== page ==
Have you ever had that moment when your mobile rings mid-afternoon on a Sunday and you look down to see it's a client number?
For me this can usually mean one of two things - they're accidently ringing Aberfield instead of Aunty Jan or, more likely, they really do need to speak to you on a Sunday afternoon. If it's the latter then it can only be for one reason - and it's not normally a good one.
Cue crisis comms.
Back in the day, before 24-hour news, citizen journalists, bloggers and social networks, a crisis could rumble away for days before turning into a full media storm. If, in fact, it ever did. If you were quick and clever, you could have nipped it in the bud almost before anyone noticed. Certainly before the company's reputation was damaged.
But with videophones, Skype, Twitter, Facebook, YouTube and Pinterest, the gap between spark and melt-down has narrowed to just a few minutes.
The thirst for knowledge is relentless when news is breaking, with information becoming a valuable currency and, in the absence of facts, hearsay and speculation will do.
The rumour mill can go into overdrive quicker than you can log-on and a crisis can hit before you've time to even type a tweet.
We've been helping a couple of client with crises recently and thought it might be an opportunity to share some of the advice that we have been dispensing.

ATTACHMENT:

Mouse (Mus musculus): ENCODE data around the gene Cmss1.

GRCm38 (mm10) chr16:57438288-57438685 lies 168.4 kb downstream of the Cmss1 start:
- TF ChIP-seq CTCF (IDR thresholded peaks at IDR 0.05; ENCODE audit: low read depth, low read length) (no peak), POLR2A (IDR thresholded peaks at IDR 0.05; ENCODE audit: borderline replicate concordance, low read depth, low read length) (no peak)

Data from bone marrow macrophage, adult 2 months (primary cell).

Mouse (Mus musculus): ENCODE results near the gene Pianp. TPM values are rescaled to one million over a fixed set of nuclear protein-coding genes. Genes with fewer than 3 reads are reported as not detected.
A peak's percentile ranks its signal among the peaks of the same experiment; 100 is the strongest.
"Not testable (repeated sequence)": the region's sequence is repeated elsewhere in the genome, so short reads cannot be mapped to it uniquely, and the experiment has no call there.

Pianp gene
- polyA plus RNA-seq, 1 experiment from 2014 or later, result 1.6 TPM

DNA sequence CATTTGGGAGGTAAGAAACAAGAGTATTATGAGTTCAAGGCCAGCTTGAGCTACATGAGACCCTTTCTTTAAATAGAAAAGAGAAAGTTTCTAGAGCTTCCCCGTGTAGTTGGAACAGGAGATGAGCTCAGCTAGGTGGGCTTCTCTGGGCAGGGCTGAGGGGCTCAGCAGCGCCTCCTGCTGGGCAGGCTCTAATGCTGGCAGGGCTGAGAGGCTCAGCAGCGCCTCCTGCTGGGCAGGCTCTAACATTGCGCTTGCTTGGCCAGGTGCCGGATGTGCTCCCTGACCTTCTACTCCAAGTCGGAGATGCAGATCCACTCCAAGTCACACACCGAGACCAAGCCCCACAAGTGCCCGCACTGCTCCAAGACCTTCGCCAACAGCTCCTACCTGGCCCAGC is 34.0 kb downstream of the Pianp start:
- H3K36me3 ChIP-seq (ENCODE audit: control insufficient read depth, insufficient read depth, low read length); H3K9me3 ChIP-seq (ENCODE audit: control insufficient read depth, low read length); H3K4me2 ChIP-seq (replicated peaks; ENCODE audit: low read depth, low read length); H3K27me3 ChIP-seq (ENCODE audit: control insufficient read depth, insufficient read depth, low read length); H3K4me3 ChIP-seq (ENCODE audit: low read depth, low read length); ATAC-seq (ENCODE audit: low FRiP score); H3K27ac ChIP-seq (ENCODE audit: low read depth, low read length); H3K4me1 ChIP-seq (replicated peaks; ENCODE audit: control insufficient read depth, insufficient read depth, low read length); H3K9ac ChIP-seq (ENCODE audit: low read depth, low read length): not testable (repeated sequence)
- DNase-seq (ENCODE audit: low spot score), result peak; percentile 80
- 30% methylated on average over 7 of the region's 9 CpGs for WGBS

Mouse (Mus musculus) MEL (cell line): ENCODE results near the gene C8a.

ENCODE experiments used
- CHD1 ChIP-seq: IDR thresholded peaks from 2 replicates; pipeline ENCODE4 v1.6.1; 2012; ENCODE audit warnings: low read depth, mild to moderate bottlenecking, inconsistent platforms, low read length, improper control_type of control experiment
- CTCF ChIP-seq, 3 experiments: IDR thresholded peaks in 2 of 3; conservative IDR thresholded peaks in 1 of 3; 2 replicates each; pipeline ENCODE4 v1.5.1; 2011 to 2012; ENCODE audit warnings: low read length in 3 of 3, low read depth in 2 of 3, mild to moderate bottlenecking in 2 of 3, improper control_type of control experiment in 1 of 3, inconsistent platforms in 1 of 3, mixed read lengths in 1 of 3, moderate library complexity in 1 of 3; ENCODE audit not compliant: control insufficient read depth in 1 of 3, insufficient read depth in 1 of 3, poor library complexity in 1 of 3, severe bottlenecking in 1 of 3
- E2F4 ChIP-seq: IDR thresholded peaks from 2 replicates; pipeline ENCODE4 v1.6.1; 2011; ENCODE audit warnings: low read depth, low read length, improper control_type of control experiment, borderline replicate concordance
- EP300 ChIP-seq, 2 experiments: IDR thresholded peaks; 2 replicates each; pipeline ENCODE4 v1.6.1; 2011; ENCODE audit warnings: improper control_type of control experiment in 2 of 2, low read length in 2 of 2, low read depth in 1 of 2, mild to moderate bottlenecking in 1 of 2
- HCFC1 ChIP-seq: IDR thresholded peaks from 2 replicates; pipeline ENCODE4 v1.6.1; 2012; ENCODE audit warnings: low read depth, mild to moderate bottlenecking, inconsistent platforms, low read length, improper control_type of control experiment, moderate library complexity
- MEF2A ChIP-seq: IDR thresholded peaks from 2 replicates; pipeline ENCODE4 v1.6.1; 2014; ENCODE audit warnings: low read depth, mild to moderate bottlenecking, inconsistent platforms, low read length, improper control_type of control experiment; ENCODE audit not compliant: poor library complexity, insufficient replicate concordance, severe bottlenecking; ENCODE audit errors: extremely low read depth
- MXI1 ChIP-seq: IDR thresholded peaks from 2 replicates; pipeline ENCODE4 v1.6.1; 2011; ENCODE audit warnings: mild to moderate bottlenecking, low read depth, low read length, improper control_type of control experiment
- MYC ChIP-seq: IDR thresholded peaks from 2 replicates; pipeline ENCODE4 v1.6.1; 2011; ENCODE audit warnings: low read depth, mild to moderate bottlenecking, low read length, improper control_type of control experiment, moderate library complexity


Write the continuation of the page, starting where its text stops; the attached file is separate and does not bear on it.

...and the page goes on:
1. A crisis is like a fire - starve it of oxygen
So to put out the crisis fires, you need to shut off the air supply as quickly as you can. And how do you do that? Well, read on to find out!
2. Be prepared
Carefully consider all the possible crisis scenarios you could imagine hitting your organisation. You won't think of all of them but it's still a useful exercise. Then think about how you would respond to each. Start with the audiences first, and then the messages and the delivery mechanisms - never the other way round.
3. Have the right team in place
As part of your preparation, make sure you have an experienced crisis management team in place, with clear roles and responsibilities. Always separate the operations side of the crisis from the communications. And don't automatically make the CEO the team head. He or she may have other priorities, or may simply not have the right skills to lead it.
4. Be visible
Don't hide behind media statements. Be prepared to engage with your audiences. If that means going on TV or the radio to explain what's happened and what you're doing about it, then do it. If it means holding 'town hall meetings' with staff, customers or shareholders, then organise them. Be available. Be out there. Don't hide and hope it goes away on its own. It won't.
5. Know when to keep out of the limelight
OK, now ignore what we just said, because sometimes you may need to keep your head below the parapet.
If it's an industry-wide issue then don't make it your crisis. Let professional bodies represent "you"?, or independent "experts"? explain what's happened on your behalf. If you're not responsible, don't take all the flak. But once your organisation has been named and the spotlight's on you, revert to rule 4.